As well, the base can be grown over time through the introduction of new attractions in its resorts as well as parks. It can take advantage of the growth via the establishment of operations in emerging tourism markets (Köhler, 2014). As well, it can take advantage of the growth via leveraging on emerging technologies to support its innovativeness, especially regarding the meeting of the tastes of new consumer generations.

  • Threats

Strong Competition

The resort along with park industry is typified by intense competition. The Walt Disney Parks and Resorts’ competitors are quite experienced and seasoned. They can rapidly eat into the business’ share of the market if its fails keep innovating. As noted earlier, its resorts along with parks are in competition with other entertainments, recreational activities, tourism, and lodging services. The business’ park segment has competitors such as the Comcast-managed Universal Studios, Cedar Fair, and Six Flags Entertainment. Recently, the segment experienced additional competition owing to the Universal Studios’ addition of a Harry Potter theme. The theme intensified the attendance to Universal Studios parks significantly (Köhler, 2014). Notably, theme-based park stocks often perform well even in economies that are sluggish since consumers are keener on visiting nearby theme parks than having costly vacation to far-flung parks. The improvement of the USA economy along with the overall reduction of gas prices is increasing the segment’s profitability.

Macroeconomic Condition Changes

            Given that Walt Disney Parks and Resorts operates in a sector typified by marked consumer discretion, product price increases affects consumer demand significantly. If the business reviews its product prices upwards, there is a high chance that its customers will source for products from its competitors or shift their demand from consumer and entertainment products altogether. That would contract the business’ revenues, as well as heighten its costs, significantly. Global economic recessions would contract the business’ revenues, as well as heighten its costs, significantly too, by reducing spending on entertainment products.

Foreign Exchange Instability

Besides, spending on entertainment products can be reduced by adverse foreign currency exchange rates on the international stage. The rates affect supply, as well as labor, costs in foreign markets and reduce the unit value of the revenues received by businesses from overseas. Political, as well as economic, conditions in particular countries can reduce their capacities for hedging exposure to fluctuations in the rates.

Others

There are various other threats facing Walt Disney Parks and Resorts. They include the risk of unfavorable weather conditions, health concerns, and natural calamities; and labor disputes. Others include intellectual property litigations, staff welfare and pension disputes, financial market turmoil, adverse legislation, consumer consumption and technology pattern changes, business seasonality, data protection issues, and non-renewal of carriage or lasting programming contracts (Brandon, 2011).

  1. Possible Strategic Options

    • Signing-Up Foreign Currency-Derivative Contracts

As noted earlier, spending on entertainment products can be reduced by adverse foreign currency exchange rates on in the global market. The rates affect supply, as well as labor, costs in foreign markets and reduce the unit value of the revenues received by businesses from overseas. Walt Disney Parks and Resorts can manage the risk associated with the fluctuation of the rates by signing-up foreign currency-derivative contracts for hedging anticipated denominated business income-exposures of foreign currency for particular periods.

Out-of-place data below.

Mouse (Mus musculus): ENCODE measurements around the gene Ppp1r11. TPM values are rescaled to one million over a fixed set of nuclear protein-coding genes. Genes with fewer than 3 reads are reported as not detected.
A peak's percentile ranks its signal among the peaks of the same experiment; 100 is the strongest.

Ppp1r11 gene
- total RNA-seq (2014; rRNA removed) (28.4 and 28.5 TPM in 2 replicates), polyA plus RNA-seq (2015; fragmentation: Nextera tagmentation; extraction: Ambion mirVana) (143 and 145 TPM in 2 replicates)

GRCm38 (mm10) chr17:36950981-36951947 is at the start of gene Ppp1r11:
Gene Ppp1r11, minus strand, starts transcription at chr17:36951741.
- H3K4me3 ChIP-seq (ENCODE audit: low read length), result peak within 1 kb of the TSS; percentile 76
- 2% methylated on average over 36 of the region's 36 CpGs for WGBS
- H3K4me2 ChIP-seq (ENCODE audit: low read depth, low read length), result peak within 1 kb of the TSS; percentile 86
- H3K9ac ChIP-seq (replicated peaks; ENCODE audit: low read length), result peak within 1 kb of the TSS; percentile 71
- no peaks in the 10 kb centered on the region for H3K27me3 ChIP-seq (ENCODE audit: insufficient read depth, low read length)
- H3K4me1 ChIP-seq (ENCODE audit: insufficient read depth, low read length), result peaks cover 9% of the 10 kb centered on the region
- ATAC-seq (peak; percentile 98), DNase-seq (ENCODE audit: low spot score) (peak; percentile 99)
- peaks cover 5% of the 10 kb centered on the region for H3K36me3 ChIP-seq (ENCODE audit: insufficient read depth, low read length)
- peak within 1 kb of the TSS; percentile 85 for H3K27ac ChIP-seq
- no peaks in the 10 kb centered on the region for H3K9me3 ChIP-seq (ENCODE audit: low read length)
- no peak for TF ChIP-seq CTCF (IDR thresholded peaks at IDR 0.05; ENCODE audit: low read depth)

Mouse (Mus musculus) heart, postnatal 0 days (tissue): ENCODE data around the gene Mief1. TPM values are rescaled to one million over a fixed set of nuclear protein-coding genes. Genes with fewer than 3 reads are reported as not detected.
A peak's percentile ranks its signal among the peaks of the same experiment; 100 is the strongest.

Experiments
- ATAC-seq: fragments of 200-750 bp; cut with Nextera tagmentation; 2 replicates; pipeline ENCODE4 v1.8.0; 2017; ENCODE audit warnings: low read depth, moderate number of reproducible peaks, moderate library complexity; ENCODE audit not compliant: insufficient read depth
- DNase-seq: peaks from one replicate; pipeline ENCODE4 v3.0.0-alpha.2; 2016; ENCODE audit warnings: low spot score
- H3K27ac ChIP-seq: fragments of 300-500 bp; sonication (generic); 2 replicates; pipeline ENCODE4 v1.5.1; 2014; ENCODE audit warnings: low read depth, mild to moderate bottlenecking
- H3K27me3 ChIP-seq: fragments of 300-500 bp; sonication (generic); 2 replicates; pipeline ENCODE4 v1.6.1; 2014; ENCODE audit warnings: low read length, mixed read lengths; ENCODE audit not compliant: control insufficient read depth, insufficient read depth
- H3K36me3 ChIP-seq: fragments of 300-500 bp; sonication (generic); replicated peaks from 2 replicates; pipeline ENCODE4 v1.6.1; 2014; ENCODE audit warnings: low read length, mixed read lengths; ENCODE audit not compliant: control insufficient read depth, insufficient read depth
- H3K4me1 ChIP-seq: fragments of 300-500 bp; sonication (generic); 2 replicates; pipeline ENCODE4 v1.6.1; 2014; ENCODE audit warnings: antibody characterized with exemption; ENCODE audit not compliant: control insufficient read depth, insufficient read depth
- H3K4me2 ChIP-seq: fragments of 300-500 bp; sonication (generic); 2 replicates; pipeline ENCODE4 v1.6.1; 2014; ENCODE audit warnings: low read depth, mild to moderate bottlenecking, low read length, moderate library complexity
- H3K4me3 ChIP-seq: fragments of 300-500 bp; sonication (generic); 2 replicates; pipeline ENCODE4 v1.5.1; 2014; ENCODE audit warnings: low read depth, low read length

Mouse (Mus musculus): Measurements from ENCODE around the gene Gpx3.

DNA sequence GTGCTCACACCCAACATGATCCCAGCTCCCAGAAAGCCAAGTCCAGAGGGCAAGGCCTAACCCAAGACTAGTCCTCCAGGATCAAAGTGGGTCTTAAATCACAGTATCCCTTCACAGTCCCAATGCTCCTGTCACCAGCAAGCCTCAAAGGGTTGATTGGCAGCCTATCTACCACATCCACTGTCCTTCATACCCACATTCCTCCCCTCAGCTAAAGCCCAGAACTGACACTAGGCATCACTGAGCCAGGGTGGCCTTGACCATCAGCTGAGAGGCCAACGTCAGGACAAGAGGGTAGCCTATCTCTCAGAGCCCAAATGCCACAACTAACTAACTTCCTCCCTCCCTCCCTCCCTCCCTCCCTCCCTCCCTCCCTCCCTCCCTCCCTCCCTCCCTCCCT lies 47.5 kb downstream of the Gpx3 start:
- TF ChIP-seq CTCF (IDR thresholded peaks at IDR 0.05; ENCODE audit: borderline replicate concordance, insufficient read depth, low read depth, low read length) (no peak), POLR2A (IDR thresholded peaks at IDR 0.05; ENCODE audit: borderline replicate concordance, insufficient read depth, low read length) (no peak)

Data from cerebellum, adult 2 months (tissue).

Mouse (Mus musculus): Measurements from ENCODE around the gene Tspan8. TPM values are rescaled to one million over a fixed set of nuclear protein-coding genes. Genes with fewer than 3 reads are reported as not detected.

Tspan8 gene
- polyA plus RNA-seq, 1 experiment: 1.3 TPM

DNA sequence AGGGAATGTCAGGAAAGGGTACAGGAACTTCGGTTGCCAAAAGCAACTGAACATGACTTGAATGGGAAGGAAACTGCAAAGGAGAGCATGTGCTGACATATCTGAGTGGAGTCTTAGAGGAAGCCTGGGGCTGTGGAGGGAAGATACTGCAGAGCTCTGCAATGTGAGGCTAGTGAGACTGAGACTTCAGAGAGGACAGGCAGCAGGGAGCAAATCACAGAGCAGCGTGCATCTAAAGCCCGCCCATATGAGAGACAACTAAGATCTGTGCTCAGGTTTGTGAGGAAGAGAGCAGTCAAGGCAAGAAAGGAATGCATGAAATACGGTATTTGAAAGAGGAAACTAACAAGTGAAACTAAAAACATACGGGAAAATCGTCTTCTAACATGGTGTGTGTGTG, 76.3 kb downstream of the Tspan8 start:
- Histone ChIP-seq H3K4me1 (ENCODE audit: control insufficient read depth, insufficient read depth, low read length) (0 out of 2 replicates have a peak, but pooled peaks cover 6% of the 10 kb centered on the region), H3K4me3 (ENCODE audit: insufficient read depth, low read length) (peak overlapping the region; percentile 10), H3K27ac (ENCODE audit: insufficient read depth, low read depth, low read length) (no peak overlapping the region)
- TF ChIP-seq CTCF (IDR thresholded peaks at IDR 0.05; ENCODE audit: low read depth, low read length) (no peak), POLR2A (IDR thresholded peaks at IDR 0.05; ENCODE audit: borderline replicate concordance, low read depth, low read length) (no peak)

• Adding Competitive Themes To Its Parks

As noted earlier, the resort along with park industry is typified by intense competition. The Walt Disney Parks and Resorts’ competitors are quite experienced and seasoned. They can rapidly eat into the business’ share of the market if its fails keep innovating. The business can remain competitive by adding competitive themes to the parks it manages. As noted earlier, recently, Universal Studios grew its competitiveness significantly through the addition of a Harry Potter theme to its parks (Brandon, 2011). Walt Disney Parks and Resorts can use the same approach in bolstering its competitiveness.

  • Entering Emerging Markets

Walt Disney Parks and Resorts can take advantage of the entertainment industry’s growth via the establishment of operations in emerging tourism markets (Köhler, 2014). That will reduce its excessively reliance on the Canada along USA markets for the largest portion of its revenues. As noted earlier, there have been calls for the reduction of the reliance over the years.

  1. Recommended Strategic Option

Walt Disney Parks and Resorts should establish operations in emerging tourism markets. According to Trefis Team (2012), Disney has a significant chance for expansion overseas through establishment of operations in emerging markets, including Latin American and Asia Pacific markets. Other high-growth markets that can bolster the business’ revenues significantly include Vietnam, Turkey, Brazil, and Colombia. These markets are growing quite faster, faster than its traditional North American and European markets according to Trefis Team (2012).

  1. Recommended Marketing Mix

Markets use marketing mixes as choice business tools. A marketing mix can be used in determining a given brand’s offer or product’s offer. Walt Disney Parks and Resorts should have a definite marketing mix to guide its expansion overseas through establishment of operations in emerging markets. With respect to products, the business should introduce its traditional products to the emerging markets. The traditional products are resorts along with parks, merchandise, beverages, food, and accommodation offerings. Others are its cruise vacation, and vacation club facility offerings (Brandon, 2011). The portfolio affords the business marked competitive advantages.

Given that the emerging markets are typified lower per capita than the business’ traditional markets, it should consider adopting lower product price regimens. When developing the regimens, the business should consider how the prospective consumers in the emerging markets perceive product value. Owing to the pervasiveness of various information technology devices in use in almost all markets, the business should exploit social media capabilities in promoting its products in the emerging markets (Köhler, 2014). The business can distribute the products to the different places, or markets, via selective distribution.